Safety and Responsibility
Camping & Lodging
Amenities & Attractions
If you would like to experience the West Nishnabotna River Water Trail, check out the interactive Google map at the bottom of this page or click here to download a pdf brochure.
Accesses are located at:
Parking is available near each access. Interpretive panels like the one below help visitors learn about the river.
Equipment Rental and Shuttles
Want to experience the water trail but don't have the equipment? Two outfitters are located along the water trail:
The Water Trail Experience
The first three miles between Edgington Memorial Park in Avoca and Botna Bend Park in Hancock are located on the East Branch of the West Nish, hence a different numbering system for miles. It has a smaller channel than the main branch, offering a different environment than the rest of the trail, including great tree canopy much of the way. You will cross three bridges--Highway 83, Highway 59, and an abandoned railroad bridge--before reaching the confluence with the main branch of the West Nishnabotna. You will also pass under some large transmission lines between the two highway bridges. At this confluence, the river widens and then meanders for several miles to Botna Bend Park in Hancock.
Immediately after the Hancock access is the Highway G-30 bridge, followed soon after by the Iowa Interstate Railroad bridge. A few miles downstream you will probably notice some pipes on the east side of the river discharging effluent into the river. This is a meatpacking plant and at this point you're about two miles from Oakland. After a sharp bend in the river you will cross under the Highway M-16 bridge and quickly reach Oakland's Chautauqua Park access.
About a mile south of Oakland is the Highway 6 bridge, and about five miles downstream from that is the 400th Street bridge, followed soon after by the Millstone Park access in Carson. On the south side of Carson you will pass under the Highway 92 bridge.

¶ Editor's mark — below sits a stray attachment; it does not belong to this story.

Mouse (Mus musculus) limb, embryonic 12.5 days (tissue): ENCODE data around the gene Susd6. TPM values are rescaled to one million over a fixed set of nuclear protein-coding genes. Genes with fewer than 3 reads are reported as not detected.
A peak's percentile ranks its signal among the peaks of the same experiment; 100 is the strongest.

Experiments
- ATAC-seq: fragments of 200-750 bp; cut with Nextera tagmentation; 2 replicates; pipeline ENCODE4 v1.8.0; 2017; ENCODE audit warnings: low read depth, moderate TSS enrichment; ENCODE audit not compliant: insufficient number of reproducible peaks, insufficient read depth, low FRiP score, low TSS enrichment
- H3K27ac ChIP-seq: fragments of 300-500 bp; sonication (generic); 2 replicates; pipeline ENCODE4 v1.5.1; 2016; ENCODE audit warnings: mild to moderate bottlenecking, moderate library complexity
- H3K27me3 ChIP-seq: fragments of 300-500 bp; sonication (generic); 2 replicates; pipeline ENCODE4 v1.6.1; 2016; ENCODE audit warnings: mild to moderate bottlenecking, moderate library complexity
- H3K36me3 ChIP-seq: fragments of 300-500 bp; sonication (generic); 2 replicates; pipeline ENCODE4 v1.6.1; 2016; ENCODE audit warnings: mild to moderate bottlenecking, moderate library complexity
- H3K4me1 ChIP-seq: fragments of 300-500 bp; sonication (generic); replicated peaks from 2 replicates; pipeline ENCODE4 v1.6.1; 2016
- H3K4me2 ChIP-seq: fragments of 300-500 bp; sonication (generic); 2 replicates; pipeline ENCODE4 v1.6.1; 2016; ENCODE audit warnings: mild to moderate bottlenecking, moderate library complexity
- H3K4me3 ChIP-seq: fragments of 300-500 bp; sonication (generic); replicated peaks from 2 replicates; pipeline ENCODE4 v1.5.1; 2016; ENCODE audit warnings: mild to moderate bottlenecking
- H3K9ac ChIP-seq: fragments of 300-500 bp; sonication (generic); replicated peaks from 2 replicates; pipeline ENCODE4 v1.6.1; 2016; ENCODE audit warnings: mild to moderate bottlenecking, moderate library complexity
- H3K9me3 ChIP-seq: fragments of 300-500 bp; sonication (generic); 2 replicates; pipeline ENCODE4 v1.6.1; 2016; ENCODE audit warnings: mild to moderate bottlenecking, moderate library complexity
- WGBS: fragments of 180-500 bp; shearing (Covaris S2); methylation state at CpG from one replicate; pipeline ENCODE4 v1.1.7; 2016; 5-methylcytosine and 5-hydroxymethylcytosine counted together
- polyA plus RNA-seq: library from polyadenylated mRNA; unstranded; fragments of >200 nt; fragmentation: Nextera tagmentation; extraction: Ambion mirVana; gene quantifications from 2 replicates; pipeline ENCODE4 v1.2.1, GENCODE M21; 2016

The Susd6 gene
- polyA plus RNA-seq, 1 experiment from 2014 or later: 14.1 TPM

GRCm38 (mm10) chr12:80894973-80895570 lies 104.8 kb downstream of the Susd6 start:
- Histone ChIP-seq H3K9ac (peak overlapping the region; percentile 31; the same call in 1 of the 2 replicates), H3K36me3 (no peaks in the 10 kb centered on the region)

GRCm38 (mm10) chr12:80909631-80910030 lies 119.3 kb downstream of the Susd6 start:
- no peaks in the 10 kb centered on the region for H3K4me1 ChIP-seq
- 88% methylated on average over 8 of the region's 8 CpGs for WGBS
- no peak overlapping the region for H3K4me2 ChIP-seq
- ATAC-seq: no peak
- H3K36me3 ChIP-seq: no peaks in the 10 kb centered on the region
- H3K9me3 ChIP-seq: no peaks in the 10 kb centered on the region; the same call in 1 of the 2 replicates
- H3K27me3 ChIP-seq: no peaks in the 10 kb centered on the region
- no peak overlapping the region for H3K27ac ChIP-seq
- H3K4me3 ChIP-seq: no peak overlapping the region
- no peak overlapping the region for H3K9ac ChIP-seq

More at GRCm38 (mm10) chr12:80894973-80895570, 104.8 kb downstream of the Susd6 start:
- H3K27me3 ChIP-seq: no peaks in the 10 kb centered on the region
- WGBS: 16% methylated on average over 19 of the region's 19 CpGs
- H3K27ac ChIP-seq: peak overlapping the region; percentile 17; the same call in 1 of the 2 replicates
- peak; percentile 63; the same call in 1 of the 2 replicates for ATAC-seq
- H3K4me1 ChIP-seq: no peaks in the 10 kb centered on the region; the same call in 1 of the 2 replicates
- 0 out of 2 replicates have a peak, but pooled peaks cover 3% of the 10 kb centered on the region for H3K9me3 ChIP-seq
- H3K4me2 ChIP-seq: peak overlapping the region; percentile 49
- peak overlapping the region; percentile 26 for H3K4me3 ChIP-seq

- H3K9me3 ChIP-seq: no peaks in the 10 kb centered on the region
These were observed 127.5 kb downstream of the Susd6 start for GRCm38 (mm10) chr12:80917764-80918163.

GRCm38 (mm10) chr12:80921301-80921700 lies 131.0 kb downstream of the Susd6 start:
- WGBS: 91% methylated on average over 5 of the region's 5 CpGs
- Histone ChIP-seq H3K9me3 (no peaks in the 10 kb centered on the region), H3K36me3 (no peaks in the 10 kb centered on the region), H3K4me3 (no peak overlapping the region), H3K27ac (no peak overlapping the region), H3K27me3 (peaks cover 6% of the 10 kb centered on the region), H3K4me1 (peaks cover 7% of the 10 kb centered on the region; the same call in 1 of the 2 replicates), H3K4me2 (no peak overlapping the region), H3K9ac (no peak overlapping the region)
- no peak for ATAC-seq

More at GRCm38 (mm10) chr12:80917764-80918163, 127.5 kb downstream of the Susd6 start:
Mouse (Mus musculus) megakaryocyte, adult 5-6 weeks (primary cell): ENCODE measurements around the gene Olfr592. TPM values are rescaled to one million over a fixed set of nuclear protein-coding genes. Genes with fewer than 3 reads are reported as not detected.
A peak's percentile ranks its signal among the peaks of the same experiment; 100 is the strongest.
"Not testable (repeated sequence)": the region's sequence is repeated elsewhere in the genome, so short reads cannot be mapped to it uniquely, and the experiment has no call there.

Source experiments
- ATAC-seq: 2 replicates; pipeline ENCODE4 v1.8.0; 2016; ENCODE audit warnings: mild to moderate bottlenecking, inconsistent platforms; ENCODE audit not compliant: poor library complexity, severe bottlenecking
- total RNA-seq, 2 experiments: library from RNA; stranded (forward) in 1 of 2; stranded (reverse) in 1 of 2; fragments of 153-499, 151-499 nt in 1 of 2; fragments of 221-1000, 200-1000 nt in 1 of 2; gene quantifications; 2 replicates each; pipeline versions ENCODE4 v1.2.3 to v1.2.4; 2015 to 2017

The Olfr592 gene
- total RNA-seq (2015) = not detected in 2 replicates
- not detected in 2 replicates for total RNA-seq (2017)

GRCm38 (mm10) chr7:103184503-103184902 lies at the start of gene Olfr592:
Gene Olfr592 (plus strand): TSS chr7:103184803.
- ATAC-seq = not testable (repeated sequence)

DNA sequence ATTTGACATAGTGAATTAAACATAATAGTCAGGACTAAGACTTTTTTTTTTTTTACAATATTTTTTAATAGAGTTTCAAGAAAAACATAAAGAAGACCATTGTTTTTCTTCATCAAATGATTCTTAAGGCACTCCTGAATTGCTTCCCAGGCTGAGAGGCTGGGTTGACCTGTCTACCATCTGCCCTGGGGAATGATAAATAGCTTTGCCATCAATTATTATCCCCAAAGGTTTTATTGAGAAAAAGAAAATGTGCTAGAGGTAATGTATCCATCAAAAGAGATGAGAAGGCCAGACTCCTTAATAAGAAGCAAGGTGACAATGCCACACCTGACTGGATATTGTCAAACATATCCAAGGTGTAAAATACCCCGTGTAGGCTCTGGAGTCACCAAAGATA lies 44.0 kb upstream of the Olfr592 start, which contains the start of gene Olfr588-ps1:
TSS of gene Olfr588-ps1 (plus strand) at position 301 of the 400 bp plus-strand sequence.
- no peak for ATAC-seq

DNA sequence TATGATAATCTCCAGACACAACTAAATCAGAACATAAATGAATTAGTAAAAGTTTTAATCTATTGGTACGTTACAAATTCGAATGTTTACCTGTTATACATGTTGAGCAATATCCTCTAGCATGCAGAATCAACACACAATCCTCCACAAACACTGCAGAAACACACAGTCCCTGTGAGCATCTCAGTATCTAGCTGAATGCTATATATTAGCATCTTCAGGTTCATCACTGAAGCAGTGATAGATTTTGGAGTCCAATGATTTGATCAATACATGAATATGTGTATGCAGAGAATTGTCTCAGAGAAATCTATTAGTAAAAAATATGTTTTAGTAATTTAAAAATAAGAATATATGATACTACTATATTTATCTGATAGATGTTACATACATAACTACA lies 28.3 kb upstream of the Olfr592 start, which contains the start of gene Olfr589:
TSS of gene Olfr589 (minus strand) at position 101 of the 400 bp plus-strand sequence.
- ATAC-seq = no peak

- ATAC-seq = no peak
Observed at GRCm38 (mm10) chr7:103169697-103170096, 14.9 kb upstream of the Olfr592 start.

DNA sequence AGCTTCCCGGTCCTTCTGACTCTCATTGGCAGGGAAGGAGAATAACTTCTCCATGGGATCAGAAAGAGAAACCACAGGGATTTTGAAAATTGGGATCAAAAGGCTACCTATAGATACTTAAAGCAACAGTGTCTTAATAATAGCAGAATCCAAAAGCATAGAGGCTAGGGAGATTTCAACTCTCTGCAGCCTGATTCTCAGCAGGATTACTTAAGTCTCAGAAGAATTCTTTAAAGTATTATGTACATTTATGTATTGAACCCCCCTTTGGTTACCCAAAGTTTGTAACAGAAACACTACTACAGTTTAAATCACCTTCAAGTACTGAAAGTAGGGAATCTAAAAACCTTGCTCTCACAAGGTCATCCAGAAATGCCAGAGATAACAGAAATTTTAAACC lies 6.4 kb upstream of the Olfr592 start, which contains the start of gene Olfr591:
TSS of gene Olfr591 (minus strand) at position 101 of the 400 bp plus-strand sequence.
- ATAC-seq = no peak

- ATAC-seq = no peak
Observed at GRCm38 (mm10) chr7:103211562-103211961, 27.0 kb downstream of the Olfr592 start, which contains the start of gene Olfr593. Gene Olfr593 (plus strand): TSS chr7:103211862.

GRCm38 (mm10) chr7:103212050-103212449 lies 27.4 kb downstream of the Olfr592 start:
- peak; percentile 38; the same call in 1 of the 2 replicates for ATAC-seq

Almost three miles downstream from Carson is a unique geological site called the "rock cut." While most of the West Nish streambed is located in deep loess soils, the underlying bedrock is exposed at the rock cut when the water level is low enough. This location offered a great site for pioneers to cross the river, including the Mormon Trail.
The river was channelized in the early 20th century and some sections are still relatively straight, while others have started to meander again. On many bends you will see extreme streambank erosion, and in some places rowcrops are actually falling into the river. This is due to channel degradation that is still occurring because of the prior channelization. Many small tributaries can be seen emptying into the West Nish throughout the route, the largest being the confluence of the East Branch and West Nish south of Avoca.
Each access has a yellow sign with a black letter for the town name (A for Avoca, H for Hancock, O for Oakland, C for Carson, and M for Macedonia). Make sure you know where you're exiting so you don't miss it, as paddling upstream is not easy. Yellow mile markers are located in trees every two miles on the water trail, but can be easy to miss if you're not watching.
Click here to view photos of the water trail at Mapillary.
If you have questions or concerns about the water trail, contact Lance Brisbois (firstname.lastname@example.org/712-482-3029).